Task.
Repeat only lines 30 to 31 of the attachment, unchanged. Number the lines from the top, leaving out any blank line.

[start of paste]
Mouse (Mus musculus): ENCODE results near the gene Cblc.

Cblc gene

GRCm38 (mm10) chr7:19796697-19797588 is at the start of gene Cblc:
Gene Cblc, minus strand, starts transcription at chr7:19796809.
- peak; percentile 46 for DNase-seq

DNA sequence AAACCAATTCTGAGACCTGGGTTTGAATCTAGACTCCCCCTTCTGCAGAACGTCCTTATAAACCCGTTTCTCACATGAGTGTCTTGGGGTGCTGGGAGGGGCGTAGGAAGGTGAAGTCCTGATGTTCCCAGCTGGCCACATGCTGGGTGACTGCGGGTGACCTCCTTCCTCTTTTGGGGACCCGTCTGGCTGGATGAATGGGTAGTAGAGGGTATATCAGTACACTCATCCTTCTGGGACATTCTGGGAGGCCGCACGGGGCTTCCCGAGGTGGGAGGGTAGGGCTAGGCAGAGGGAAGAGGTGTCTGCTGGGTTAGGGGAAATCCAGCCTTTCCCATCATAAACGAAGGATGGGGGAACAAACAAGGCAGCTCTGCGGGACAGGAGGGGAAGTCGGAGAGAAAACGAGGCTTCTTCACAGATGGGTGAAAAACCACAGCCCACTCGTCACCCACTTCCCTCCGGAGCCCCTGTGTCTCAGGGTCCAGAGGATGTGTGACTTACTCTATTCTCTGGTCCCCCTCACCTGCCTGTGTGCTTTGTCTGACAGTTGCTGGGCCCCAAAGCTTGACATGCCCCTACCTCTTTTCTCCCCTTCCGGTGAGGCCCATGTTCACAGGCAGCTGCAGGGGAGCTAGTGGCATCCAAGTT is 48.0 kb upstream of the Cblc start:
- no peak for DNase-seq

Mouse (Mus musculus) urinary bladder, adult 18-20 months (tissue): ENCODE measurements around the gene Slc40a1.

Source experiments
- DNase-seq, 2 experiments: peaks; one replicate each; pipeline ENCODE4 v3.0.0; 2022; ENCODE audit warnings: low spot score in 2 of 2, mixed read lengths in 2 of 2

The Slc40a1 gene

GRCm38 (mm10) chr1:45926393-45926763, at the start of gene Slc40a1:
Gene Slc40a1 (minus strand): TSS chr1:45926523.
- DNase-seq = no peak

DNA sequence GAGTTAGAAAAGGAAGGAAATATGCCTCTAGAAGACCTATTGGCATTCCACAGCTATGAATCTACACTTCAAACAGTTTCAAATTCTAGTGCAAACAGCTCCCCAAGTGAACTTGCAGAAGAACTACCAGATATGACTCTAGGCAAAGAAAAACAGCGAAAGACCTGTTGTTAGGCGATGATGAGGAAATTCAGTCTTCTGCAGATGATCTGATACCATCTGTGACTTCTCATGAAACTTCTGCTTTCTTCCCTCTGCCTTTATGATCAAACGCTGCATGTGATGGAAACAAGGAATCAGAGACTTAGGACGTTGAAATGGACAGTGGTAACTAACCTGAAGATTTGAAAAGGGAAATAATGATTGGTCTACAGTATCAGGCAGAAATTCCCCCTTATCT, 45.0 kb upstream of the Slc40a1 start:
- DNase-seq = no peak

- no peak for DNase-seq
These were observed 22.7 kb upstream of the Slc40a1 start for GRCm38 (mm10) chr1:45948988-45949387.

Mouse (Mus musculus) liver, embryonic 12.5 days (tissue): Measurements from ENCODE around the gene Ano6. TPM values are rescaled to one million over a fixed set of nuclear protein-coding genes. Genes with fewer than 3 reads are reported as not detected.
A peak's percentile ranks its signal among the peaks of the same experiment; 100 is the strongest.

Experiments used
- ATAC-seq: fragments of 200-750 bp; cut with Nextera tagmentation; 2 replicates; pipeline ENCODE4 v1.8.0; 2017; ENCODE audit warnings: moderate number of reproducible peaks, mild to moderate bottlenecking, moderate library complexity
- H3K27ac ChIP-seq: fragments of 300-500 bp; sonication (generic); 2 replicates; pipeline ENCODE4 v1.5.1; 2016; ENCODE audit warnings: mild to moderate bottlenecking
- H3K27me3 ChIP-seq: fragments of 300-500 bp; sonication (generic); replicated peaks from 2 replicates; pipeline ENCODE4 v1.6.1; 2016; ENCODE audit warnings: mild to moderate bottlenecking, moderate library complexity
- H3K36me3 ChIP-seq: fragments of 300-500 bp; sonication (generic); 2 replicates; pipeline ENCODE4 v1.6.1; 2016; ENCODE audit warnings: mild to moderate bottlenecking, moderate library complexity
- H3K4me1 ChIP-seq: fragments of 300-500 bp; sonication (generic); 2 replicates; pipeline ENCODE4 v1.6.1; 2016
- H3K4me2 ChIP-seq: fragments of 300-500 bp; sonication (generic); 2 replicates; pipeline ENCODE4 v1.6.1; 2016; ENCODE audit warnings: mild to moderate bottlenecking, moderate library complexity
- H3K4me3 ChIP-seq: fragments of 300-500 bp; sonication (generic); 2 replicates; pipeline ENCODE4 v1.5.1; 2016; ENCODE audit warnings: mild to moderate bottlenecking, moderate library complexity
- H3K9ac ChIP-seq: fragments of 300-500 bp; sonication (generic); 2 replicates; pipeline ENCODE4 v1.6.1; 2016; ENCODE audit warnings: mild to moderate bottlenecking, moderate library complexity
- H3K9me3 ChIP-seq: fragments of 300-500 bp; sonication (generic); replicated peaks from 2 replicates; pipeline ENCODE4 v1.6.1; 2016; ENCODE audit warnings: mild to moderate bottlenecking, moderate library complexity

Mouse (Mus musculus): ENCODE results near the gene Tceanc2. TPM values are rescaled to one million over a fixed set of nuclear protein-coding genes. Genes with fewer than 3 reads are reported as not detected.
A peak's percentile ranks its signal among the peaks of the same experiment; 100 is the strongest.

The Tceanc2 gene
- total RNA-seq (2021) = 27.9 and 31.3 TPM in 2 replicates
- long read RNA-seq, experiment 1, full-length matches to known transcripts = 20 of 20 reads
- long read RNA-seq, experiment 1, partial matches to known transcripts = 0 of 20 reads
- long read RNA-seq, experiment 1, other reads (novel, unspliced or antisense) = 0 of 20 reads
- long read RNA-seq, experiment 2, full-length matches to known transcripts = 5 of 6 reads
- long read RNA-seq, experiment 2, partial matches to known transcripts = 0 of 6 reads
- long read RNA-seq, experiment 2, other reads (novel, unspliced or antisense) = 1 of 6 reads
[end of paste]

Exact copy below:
- H3K9me3 ChIP-seq: fragments of 300-500 bp; sonication (generic); replicated peaks from 2 replicates; pipeline ENCODE4 v1.6.1; 2016; ENCODE audit warnings: mild to moderate bottlenecking, moderate library complexity

Mouse (Mus musculus): ENCODE results near the gene Tceanc2. TPM values are rescaled to one million over a fixed set of nuclear protein-coding genes. Genes with fewer than 3 reads are reported as not detected.